Sectarian violence in the Middle East; religious nationalism in South Asia; threats of religious extremism in the West; interreligious battles in Africa; religious suppression in East Asia. These realities suggest that religion plays a significant role in the modern world and, by implication, U.S. foreign policy. The U.S. government, despite its own secular tradition, is challenged by the intersections between the role of religion and other international objectives. Misunderstanding or even dismissing religion proves to be deadly.
Over the last few years, the government has made some attempts to better accommodate contemporary religious issues, but the results are limited. Actions and reactions continue to be based on a cursory understanding of religion's influence, an outdated understanding of conflict and a misguided response to the interplay of the two. If attention is paid to religion, the focus remains on the extremist beliefs and actions of a minority, rather than the ways it guides and inspires the majority and can be harnessed for good. Further, there is widespread recognition and much evidence that today's conflicts differ significantly from those of the Cold War era (i.e., the majority of contemporary conflicts are not between nation states; rather they involve state and non-state actors and are often based on identity). (1) Despite this shift, we have not always responded with corresponding changes in the methods used to resolve conflicts. In general, current government approaches continue to discount the complexity of religion and conflict, especially at the local level, in favor of immediate action and oversimplified "us versus them" explanations.
This response is problematic. When we view religion as strictly a promoter of violence or dismiss it as irrelevant to our goals, we risk misunderstanding the local dynamics of conflict and simultaneously overlook a potent resource for addressing urgent conflicts. Religion, with its unmatched authority among many communities in every region of the world, carries within it a diverse set of traditions and methodologies that promote peace. Individuals who have the knowledge, credibility and inclination to tap into these resources--local, peace-seeking religious leaders--may carry some of the answers to combating those who abuse religion to ignite violence.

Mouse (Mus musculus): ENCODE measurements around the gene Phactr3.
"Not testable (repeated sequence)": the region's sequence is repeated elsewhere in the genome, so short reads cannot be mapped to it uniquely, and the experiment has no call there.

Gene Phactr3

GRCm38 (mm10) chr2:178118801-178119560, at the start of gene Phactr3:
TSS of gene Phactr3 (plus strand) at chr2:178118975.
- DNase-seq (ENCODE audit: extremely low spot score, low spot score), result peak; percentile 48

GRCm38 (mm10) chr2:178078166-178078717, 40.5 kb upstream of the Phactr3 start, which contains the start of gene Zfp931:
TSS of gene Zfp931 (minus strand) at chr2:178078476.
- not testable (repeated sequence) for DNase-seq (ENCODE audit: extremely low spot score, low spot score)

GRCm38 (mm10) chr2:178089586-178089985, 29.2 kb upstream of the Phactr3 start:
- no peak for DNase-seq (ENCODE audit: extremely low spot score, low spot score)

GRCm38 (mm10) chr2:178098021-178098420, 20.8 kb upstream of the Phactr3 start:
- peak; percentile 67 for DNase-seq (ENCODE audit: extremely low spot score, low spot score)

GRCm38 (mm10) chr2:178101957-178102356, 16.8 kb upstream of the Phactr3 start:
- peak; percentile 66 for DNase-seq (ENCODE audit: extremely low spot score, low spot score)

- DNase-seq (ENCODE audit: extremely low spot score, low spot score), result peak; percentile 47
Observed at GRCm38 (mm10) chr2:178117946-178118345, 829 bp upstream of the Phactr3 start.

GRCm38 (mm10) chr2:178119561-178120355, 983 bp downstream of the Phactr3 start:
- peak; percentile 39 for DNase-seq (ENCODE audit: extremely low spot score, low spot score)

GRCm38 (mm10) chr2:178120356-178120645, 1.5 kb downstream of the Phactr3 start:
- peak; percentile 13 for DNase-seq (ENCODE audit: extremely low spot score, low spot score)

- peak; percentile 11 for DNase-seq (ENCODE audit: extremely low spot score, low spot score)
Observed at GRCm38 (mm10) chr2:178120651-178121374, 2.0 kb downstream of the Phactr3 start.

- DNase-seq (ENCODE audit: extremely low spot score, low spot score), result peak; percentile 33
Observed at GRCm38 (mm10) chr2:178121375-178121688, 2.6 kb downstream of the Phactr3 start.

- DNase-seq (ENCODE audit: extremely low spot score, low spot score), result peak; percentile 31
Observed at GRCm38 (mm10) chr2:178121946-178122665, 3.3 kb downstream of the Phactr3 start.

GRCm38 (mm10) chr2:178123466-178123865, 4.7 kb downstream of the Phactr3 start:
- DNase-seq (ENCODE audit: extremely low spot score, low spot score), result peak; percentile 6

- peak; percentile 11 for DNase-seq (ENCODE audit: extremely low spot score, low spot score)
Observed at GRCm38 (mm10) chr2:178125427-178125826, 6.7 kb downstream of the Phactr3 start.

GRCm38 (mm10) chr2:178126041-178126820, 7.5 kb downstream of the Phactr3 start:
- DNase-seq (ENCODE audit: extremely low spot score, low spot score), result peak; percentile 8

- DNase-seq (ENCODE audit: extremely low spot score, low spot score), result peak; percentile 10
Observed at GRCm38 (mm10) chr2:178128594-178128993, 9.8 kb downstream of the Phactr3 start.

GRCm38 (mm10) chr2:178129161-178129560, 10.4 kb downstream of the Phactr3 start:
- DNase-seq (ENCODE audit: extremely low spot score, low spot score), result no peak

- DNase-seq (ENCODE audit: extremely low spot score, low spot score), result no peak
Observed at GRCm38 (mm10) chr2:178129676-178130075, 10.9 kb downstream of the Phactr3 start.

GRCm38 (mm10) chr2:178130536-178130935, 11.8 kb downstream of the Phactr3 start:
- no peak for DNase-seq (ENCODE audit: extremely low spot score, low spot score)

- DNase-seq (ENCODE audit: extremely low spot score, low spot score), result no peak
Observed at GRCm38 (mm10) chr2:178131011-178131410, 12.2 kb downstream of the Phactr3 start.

This article argues that in an increasingly globalized and religiously diverse world, local religious peacemakers are critical partners in diplomacy. An in-depth knowledge of their communities is critical for building societies conducive to stability and development and meeting national foreign policy goals. Following a brief description of its methodology, this article presents a concise background on how religion is a challenge for U.S. foreign policy. This will be followed by a discussion on religion's contemporary place in world affairs, the changing nature of conflict and its resolution, and how these two factors necessitate a closer look at the role of individual religious peacemakers working at the grassroots level. Based on interviews with local religious peacemakers, coupled with research on their work in armed conflict zones, this article then examines their important roles in and contributions to their countries' peace processes. Finally, some recommendations are offered on how U.S. government officials and diplomats can benefit from the efforts of local religious peacemakers and enhance their chances of reaching their security and policy objectives.
METHODOLOGY AND DEFINITIONS
Since 1993, the Tanenbaum Center for Interreligious Understanding has been identifying, supporting and studying the work of relatively unrecognized religiously-motivated peacemakers working in areas of armed conflict around the world. (2) This article is based on a series of interviews with and research on members of Tanenbaum's Peacemakers in Action network. Although these men and women are from vastly different cultures, conflict situations and religious backgrounds, they share a set of characteristics distinguishing them from other actors. …